Wednesday, February 16, 2011

Seattle Stone: Lobby #2, Smith Tower onyx

In continuing my short tour of Seattle lobbies, I turn to what is one of the best known lobbies in the downtown area. Smith Tower is also one of Seattle’s more famous buildings. Opened on July 4, 1914, the 462-foot tall building was the tallest building west of Ohio at the time. Over the years, the mostly terra cotta clad edifice has borne the brunt of many incorrect claims. As a fine essay on the web site reports, it was never the fourth tallest building in the world, or even outside of New York.

Despite not meeting the aspirations of some, Smith Tower does sport a rather handsome lobby. Two stones dominate, onyx marble from Mexico and marble from Alaska. This post will focus on the Mexican rock.

Onyx is a notoriously confusing stone. True onyx is a variety of quartz. It is sometimes referred to as layered chalcedony or black-and-white agate. The onyx used as building stone is not made of quartz but of calcite and is known as onyx marble. Because such calcareous onyx became popular in the United States through stone quarried near Mexico City, it is also called Mexican onyx, as well, no matter its point of origin. Onyx marble used in ancient Rome and by early Egyptians usually came from Algeria. All onyx marble is popular because of the colorful layering and ability to be highly polished. Color variation depends on the amount of iron and manganese and their oxidation states in the deposits, which become layered as they accumulate in pools.

The Smith Tower onyx panels are from Baja California from an area known as El Marmol. Like all onyx marble, it formed layer by thin layer in springs, in this case cold water springs. Other onyx marbles form in hot springs, too. They can also form as stalactites and stalactites. First quarried around 1893, the El Marmol deposits are about 160 miles southeast of Ensenada and 15 miles from the east coast of the peninsula. (One additional note. After posting this blog, I was reminded that the onyx in Smith Tower is also called Pedrara Onyx, in reference to the company that owned the quarries.)

The Spring at El Marmol (from the Tacoma World web site)

El Marmol achieved a bit of fame for its onyx marble schoolhouse, which was supposedly the only all onyx place of education in the world. Apparently the stones were not polished and by at least the 1950s, the weathered stones were drab and brown. As you can see from this modern shot, it’s not in very good shape.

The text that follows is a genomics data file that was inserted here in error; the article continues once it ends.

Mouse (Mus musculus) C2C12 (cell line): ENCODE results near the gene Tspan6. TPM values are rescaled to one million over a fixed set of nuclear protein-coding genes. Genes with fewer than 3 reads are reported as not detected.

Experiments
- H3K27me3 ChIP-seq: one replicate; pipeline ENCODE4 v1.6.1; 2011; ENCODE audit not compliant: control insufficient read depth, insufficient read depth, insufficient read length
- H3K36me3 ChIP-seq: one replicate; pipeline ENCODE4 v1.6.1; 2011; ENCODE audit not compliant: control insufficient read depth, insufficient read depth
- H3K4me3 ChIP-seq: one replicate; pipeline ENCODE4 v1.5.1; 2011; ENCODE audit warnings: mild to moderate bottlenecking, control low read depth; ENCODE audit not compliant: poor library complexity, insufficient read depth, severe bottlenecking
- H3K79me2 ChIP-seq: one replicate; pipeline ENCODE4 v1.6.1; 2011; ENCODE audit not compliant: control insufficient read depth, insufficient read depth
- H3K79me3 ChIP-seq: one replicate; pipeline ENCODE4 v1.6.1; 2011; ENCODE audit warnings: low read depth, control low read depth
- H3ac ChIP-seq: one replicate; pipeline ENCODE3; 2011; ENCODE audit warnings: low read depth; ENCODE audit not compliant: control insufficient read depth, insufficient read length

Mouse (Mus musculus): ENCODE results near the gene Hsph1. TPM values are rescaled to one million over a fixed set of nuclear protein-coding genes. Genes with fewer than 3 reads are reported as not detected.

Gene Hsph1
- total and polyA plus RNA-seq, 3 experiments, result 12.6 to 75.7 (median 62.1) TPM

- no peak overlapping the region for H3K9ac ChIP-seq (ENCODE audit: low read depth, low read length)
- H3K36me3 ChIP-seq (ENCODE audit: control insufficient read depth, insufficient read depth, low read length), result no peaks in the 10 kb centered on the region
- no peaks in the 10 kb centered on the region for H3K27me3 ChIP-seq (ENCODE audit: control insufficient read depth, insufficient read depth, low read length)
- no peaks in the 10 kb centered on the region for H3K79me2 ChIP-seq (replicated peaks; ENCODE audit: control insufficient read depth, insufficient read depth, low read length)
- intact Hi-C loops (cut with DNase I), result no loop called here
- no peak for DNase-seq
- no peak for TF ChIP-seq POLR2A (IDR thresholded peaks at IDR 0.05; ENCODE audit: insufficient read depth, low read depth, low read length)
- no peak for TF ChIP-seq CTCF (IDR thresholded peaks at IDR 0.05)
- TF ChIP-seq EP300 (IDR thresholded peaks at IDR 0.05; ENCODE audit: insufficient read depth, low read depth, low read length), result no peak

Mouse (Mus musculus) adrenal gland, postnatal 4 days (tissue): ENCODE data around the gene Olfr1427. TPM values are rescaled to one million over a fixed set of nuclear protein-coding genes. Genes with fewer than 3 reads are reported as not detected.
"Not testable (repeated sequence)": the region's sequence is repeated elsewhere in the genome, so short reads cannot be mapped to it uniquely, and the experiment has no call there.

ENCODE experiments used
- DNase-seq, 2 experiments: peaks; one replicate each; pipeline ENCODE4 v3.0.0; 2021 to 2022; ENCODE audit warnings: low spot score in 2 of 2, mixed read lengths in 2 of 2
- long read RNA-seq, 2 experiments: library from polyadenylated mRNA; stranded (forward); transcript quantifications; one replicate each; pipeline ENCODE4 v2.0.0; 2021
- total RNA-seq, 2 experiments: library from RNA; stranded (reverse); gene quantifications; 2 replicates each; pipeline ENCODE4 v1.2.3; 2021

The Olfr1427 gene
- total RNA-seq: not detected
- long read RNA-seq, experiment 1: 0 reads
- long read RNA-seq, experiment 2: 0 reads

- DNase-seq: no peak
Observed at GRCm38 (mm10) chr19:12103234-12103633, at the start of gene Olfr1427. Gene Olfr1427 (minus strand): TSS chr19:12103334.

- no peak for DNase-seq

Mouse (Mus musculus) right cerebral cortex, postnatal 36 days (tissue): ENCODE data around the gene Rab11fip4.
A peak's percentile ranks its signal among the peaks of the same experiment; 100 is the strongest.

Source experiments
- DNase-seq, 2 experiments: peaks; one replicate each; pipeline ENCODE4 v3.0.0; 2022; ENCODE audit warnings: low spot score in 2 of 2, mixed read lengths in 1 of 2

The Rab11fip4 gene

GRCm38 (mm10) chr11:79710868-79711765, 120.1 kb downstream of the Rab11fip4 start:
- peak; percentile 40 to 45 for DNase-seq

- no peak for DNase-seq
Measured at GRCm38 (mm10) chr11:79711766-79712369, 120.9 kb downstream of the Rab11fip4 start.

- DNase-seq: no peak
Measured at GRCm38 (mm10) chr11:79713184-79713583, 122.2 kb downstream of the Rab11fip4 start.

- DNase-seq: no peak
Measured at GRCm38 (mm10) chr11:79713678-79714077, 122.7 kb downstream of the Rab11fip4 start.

The schoolhouse at El Marmol (from Tacoma World web site)

When geologist George Perkins Merrill visited the Baja quarries in the early 1890s he found the deposits quite pleasing. “Nothing can be more fascinating to the lover of the beautiful in stones than this occurrence, where huge blocks of material of almost ideal soundness, with ever varying shades of color and veination lie everywhere exposed in countless numbers…The colors are peculiarly delicate, and there is a wonderful uniformity in quality…The rose color is, so far as my present knowledge goes, quite unique and wonderfully beautiful.

The quarry at El Marmol closed in the early 1960s. An article by naturalist Joseph Wood Krutch theorized that it was due to plastic. He wrote “As with so much that is coming in the world, there is a cheap substitute for something dearer and more beautiful.” Fortunately, we can still see the dear and beautiful at Smith Tower.
Next time, I will look at the Alaskan marble.

Wednesday, February 9, 2011

Seattle Stone: Lobby #1

I am starting a series looking at buildings in Seattle. I plan to focus initially on some lobbies that I have long liked. My first is the wonderful art deco Exchange Building. Ironically finished in 1929, the building, as the name suggests, was supposed to house the Northwest Commodities and Stock Exchange. Most of the elaborate motifs feature items that represented Washington state agriculture. It is a lovely building.

For many years, I have taken people to the building on my downtown building stone tour and focused on the exterior Morton Gneiss. If we went on a weekday, I would often go inside and show them the extravagant stone, although I had no clue where the stone originated.